Quantum-mechanical wave functions have a probabilistic
interpretation, where the probability density is the absolute square of the wave function *at a given time*,[i] *ρ*(*x*,*t*),
and can tell you the probability of finding a particle between *x* and *x* + Δ*x*, at that time *t*,
via the construction *ρ*(*x*,*t*)Δ*x*. In classical mechanics, however, the probability *
density* of a particle is either infinite or zero depending on whether the particle is in Δ*x* at time *t*,
or not (a classical particle has a definite location).

One must be careful to assert that there will be marked differences
when using the classical probability distribution to determine the quantum-mechanical probability density and
therefore the amplitude of the underlying energy eigenfunction. This use of a classical probability distribution
should only be used to give a rough idea (see the Building Energy Eigenfunctions section) of the *maximum*
amplitude of energy eigenfunctions vs. position. We must remember that we are comparing time-dependent classical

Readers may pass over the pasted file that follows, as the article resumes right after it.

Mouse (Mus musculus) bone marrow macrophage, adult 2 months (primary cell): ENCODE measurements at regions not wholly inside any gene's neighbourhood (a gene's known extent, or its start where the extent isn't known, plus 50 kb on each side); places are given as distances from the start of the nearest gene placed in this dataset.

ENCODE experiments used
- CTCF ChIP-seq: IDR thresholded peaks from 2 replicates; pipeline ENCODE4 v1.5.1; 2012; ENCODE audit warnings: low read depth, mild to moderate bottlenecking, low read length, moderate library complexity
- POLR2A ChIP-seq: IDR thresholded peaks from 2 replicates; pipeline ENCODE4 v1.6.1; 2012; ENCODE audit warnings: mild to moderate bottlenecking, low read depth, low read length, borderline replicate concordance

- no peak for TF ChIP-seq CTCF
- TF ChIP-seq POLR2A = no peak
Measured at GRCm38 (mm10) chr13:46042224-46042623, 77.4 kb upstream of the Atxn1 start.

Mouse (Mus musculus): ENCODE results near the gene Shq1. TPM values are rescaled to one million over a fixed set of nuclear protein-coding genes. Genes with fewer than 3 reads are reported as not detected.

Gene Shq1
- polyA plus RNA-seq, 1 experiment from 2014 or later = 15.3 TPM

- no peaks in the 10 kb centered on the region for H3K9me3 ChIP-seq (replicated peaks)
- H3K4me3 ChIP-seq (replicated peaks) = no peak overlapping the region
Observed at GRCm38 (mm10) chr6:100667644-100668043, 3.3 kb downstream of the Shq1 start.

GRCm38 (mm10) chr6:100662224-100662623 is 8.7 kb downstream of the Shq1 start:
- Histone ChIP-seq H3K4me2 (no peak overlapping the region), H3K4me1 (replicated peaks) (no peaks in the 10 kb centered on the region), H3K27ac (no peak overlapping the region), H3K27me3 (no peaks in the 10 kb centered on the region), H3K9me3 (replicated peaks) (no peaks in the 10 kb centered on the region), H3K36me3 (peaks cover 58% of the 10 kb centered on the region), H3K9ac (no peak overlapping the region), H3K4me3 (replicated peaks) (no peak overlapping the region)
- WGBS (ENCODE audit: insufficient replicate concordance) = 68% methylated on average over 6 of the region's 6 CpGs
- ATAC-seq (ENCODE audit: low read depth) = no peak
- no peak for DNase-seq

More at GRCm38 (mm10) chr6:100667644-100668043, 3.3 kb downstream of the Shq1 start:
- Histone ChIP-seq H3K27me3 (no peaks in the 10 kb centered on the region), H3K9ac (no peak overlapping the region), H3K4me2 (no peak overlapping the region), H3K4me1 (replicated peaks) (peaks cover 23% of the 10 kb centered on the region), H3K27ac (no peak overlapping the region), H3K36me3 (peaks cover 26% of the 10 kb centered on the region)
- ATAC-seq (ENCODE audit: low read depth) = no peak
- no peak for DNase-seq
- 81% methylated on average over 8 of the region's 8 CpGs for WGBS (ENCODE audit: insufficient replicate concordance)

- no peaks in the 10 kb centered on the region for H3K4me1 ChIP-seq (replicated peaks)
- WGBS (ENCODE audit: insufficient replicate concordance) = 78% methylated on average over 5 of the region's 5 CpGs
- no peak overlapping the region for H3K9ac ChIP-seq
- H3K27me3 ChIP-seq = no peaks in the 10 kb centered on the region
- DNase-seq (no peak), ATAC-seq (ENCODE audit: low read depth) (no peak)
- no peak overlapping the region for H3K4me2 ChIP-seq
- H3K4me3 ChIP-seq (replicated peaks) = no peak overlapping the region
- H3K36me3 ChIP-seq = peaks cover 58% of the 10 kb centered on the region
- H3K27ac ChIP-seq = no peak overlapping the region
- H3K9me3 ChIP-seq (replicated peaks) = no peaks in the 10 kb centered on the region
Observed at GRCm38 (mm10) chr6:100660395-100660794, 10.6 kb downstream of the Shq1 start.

states to time-independent quantum states (energy eigenstates). Nonetheless, this comparison works rather well.[ii]

A classical probability distribution, via a time-spent diagram, can
inform you as to the maximum height of the peaks of the quantum-mechanical probability density for energy
eigenfunctions in the region that is classically allowed. For localized states to maintain a probabilistic
interpretation, the eigenfunction must go to zero as *x* → ± ∞ or at infinite walls.
French and Taylor conclude that the use of time-spent arguments in determining energy eigenfunction amplitudes “may not be generally appreciated, even by professionals,” which is as true now as it
was 35 years ago.

[i]
D. Styer, “Common Misconceptions Regarding Quantum Mechanics,” *Am. J. Phys.* **64**, 31-34 (1996).

[ii]
C. Leubner,
Margot Alber, and N. Schupfer, “Critique and Correction of the Textbook Comparison Between Classical and
Quantum Harmonic Oscillator Probability Densities,”* Am. J. Phys.* **56**, 1123-1129 (1988).